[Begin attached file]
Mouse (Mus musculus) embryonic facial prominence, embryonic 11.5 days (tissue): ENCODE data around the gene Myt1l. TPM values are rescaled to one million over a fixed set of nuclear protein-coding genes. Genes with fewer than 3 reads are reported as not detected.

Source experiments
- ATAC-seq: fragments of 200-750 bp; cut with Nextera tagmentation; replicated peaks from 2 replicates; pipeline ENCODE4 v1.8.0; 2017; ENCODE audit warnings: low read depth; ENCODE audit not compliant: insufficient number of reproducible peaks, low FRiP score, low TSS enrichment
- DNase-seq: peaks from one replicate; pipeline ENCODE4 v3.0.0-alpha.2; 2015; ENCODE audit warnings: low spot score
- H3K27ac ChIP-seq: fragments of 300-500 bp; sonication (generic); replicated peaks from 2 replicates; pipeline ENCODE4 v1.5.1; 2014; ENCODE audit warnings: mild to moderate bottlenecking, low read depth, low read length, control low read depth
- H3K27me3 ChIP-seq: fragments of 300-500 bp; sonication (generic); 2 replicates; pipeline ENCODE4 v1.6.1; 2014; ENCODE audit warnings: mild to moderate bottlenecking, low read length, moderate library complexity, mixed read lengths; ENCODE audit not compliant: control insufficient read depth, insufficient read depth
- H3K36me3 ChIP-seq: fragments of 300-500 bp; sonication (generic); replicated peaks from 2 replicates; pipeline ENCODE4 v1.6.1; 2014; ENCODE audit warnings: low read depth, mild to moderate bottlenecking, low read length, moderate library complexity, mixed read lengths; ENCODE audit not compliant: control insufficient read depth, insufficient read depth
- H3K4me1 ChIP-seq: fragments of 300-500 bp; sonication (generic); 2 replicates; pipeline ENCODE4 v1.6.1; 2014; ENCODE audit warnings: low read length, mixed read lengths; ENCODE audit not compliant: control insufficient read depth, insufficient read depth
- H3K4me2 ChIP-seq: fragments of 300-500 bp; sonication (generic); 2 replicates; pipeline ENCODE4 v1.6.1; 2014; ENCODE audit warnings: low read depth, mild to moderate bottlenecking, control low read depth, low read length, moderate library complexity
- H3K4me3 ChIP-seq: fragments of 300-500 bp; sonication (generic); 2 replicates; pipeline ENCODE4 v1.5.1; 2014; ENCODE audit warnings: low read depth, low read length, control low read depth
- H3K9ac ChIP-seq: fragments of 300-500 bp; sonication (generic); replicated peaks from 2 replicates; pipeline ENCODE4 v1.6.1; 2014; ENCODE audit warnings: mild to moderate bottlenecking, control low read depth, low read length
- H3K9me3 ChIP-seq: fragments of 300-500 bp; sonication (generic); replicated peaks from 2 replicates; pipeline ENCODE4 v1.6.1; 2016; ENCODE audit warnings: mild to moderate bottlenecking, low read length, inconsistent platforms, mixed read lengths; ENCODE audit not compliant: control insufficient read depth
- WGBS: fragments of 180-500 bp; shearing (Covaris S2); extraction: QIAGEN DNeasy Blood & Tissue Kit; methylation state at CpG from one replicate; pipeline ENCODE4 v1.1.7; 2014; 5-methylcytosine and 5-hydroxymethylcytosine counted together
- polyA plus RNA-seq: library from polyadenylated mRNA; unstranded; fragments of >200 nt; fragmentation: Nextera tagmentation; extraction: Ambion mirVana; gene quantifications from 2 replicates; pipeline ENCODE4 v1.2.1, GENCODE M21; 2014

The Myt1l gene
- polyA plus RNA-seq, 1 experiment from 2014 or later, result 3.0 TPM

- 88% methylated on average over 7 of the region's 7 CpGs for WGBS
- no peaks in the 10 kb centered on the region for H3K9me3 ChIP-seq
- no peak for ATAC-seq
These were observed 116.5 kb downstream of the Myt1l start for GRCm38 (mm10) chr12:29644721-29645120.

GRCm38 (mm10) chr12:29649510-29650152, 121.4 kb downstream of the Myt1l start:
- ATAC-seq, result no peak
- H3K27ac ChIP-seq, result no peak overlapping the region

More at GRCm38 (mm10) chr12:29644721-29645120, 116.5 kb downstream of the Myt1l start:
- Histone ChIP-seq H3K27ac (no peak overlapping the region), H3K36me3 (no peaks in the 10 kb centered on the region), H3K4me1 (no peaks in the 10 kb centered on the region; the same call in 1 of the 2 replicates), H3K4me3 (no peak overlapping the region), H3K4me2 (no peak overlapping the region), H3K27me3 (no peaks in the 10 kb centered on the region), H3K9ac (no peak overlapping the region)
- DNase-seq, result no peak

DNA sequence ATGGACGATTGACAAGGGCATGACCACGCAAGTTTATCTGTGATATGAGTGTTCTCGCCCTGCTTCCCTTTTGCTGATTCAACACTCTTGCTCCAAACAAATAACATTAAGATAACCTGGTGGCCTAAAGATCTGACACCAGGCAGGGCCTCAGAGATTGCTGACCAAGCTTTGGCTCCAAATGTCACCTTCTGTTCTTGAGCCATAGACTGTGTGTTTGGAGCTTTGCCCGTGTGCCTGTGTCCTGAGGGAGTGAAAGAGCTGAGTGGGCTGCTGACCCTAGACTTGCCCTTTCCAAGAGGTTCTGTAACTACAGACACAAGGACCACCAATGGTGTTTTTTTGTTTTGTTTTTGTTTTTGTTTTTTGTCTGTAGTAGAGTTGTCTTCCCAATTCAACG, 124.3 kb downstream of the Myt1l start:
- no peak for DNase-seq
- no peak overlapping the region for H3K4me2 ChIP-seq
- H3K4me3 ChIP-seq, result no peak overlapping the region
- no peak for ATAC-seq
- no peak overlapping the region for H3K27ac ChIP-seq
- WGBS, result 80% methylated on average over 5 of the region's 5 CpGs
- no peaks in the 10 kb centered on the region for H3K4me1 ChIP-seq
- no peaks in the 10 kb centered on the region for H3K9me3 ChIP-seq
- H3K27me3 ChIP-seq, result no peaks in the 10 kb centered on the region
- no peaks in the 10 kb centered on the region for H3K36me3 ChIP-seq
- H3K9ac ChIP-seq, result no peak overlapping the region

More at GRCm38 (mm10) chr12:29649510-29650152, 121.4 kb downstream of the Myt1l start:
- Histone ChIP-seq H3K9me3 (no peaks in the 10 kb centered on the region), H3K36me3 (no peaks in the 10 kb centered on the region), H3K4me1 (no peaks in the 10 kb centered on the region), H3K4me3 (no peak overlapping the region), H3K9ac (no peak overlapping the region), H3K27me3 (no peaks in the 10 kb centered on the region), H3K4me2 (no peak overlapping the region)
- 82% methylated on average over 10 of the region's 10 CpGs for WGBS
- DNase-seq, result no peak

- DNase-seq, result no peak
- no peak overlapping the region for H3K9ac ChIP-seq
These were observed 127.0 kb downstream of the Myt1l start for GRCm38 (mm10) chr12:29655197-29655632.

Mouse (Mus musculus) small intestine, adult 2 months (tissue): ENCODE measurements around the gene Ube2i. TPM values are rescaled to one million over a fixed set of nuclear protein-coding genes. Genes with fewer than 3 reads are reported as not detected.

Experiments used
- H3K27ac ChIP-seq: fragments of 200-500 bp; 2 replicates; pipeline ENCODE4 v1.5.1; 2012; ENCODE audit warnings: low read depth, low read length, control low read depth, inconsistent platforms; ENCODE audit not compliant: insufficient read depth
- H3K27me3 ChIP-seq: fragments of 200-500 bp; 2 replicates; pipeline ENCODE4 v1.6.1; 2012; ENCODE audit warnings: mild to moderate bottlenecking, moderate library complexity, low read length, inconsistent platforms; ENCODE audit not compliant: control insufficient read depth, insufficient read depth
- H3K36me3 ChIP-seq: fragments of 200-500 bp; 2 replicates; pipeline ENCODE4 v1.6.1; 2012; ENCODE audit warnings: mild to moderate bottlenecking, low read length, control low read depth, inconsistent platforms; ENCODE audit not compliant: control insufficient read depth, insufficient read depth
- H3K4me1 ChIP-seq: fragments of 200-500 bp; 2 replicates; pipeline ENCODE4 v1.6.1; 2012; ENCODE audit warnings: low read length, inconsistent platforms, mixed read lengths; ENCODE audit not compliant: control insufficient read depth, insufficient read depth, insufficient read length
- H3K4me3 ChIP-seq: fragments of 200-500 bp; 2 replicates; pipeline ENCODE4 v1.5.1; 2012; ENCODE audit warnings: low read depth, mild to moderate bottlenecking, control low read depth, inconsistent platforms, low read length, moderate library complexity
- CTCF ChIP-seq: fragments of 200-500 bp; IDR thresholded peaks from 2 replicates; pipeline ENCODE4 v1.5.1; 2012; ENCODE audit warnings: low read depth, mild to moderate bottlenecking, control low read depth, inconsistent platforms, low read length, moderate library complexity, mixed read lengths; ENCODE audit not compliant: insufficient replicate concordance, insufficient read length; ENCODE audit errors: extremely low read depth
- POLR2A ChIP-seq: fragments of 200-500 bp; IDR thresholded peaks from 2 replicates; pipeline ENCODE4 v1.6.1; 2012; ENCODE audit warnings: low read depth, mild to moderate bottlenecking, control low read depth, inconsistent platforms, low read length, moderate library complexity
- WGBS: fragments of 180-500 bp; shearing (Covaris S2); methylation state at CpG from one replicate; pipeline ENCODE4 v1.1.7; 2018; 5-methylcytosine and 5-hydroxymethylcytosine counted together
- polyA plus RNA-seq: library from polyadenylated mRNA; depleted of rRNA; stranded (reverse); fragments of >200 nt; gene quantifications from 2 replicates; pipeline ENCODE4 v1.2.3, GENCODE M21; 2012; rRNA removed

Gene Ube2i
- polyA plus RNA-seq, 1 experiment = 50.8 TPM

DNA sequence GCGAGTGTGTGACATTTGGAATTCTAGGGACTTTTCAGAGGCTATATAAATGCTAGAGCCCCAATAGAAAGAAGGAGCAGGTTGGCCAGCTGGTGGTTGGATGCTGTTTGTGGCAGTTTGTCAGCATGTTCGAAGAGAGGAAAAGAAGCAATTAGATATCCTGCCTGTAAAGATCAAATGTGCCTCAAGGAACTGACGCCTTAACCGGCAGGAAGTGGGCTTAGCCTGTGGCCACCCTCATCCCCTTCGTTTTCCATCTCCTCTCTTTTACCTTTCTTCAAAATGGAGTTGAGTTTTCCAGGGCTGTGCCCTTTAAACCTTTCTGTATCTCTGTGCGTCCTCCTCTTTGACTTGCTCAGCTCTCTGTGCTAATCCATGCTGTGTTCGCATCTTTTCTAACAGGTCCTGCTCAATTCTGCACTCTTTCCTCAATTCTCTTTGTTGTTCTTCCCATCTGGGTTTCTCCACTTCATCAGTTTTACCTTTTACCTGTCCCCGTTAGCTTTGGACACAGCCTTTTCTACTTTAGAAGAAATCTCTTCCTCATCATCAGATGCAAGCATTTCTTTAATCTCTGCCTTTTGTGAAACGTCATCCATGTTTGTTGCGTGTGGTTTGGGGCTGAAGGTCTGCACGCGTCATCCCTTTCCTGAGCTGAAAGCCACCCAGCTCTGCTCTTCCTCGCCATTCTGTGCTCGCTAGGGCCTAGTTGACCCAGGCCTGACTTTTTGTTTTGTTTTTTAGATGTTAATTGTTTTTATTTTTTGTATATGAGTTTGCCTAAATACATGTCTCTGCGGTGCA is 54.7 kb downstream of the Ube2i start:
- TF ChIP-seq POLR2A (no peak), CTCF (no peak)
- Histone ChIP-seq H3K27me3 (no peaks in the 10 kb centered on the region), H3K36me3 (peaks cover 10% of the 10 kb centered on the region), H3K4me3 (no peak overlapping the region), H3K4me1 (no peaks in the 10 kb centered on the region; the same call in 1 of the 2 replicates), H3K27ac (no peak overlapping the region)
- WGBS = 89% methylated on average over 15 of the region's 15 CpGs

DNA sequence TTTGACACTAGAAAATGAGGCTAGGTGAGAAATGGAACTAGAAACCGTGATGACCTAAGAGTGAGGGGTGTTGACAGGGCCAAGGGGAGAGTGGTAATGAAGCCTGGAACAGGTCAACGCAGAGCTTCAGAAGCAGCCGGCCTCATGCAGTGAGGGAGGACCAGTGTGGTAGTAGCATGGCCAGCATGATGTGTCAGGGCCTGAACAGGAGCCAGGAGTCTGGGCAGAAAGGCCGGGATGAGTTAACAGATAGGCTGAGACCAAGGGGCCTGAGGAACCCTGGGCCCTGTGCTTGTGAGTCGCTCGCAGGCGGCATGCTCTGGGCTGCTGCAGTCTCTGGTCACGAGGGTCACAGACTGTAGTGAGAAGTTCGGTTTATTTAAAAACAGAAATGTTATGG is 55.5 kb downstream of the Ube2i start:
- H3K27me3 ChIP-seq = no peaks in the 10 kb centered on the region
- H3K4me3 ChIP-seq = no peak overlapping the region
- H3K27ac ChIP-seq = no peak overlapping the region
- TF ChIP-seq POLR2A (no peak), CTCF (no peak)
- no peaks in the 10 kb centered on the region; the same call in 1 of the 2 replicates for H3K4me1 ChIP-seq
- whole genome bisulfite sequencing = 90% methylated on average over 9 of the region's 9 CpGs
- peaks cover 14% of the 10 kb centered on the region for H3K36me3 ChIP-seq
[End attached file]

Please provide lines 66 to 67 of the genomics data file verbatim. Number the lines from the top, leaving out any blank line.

- H3K27ac ChIP-seq = no peak overlapping the region
- TF ChIP-seq POLR2A (no peak), CTCF (no peak)